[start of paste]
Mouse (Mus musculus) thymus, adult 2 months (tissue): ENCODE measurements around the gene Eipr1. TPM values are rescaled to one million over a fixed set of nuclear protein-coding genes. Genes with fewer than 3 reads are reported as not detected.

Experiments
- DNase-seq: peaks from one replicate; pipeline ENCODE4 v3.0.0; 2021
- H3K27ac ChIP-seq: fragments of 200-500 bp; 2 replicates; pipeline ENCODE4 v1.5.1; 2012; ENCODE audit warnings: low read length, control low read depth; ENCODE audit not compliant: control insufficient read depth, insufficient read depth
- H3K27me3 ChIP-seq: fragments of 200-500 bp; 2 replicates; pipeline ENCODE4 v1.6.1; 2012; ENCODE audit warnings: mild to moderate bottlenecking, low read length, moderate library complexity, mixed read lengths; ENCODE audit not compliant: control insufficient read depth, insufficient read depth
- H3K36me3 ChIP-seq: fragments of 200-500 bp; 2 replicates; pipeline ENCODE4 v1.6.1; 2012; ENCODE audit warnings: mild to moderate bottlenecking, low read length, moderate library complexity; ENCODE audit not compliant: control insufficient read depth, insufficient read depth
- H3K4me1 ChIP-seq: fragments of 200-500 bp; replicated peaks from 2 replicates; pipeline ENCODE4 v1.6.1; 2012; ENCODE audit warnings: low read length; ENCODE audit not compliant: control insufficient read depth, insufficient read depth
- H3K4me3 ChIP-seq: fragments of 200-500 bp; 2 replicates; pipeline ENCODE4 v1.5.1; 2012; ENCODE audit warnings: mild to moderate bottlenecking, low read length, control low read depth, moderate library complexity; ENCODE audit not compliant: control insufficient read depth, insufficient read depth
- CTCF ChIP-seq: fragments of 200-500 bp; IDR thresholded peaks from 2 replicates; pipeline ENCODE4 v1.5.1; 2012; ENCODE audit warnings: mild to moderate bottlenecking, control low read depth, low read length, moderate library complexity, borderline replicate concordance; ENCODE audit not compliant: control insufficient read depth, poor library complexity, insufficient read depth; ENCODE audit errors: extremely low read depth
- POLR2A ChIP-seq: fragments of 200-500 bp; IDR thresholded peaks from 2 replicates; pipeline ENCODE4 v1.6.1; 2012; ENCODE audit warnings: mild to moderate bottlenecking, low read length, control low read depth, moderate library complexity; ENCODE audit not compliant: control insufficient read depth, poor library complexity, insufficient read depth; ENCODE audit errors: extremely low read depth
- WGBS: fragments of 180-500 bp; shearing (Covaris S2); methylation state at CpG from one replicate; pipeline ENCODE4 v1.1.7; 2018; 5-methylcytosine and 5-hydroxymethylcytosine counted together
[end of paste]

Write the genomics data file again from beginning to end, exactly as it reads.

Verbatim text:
Mouse (Mus musculus) thymus, adult 2 months (tissue): ENCODE measurements around the gene Eipr1. TPM values are rescaled to one million over a fixed set of nuclear protein-coding genes. Genes with fewer than 3 reads are reported as not detected.

Experiments
- DNase-seq: peaks from one replicate; pipeline ENCODE4 v3.0.0; 2021
- H3K27ac ChIP-seq: fragments of 200-500 bp; 2 replicates; pipeline ENCODE4 v1.5.1; 2012; ENCODE audit warnings: low read length, control low read depth; ENCODE audit not compliant: control insufficient read depth, insufficient read depth
- H3K27me3 ChIP-seq: fragments of 200-500 bp; 2 replicates; pipeline ENCODE4 v1.6.1; 2012; ENCODE audit warnings: mild to moderate bottlenecking, low read length, moderate library complexity, mixed read lengths; ENCODE audit not compliant: control insufficient read depth, insufficient read depth
- H3K36me3 ChIP-seq: fragments of 200-500 bp; 2 replicates; pipeline ENCODE4 v1.6.1; 2012; ENCODE audit warnings: mild to moderate bottlenecking, low read length, moderate library complexity; ENCODE audit not compliant: control insufficient read depth, insufficient read depth
- H3K4me1 ChIP-seq: fragments of 200-500 bp; replicated peaks from 2 replicates; pipeline ENCODE4 v1.6.1; 2012; ENCODE audit warnings: low read length; ENCODE audit not compliant: control insufficient read depth, insufficient read depth
- H3K4me3 ChIP-seq: fragments of 200-500 bp; 2 replicates; pipeline ENCODE4 v1.5.1; 2012; ENCODE audit warnings: mild to moderate bottlenecking, low read length, control low read depth, moderate library complexity; ENCODE audit not compliant: control insufficient read depth, insufficient read depth
- CTCF ChIP-seq: fragments of 200-500 bp; IDR thresholded peaks from 2 replicates; pipeline ENCODE4 v1.5.1; 2012; ENCODE audit warnings: mild to moderate bottlenecking, control low read depth, low read length, moderate library complexity, borderline replicate concordance; ENCODE audit not compliant: control insufficient read depth, poor library complexity, insufficient read depth; ENCODE audit errors: extremely low read depth
- POLR2A ChIP-seq: fragments of 200-500 bp; IDR thresholded peaks from 2 replicates; pipeline ENCODE4 v1.6.1; 2012; ENCODE audit warnings: mild to moderate bottlenecking, low read length, control low read depth, moderate library complexity; ENCODE audit not compliant: control insufficient read depth, poor library complexity, insufficient read depth; ENCODE audit errors: extremely low read depth
- WGBS: fragments of 180-500 bp; shearing (Covaris S2); methylation state at CpG from one replicate; pipeline ENCODE4 v1.1.7; 2018; 5-methylcytosine and 5-hydroxymethylcytosine counted together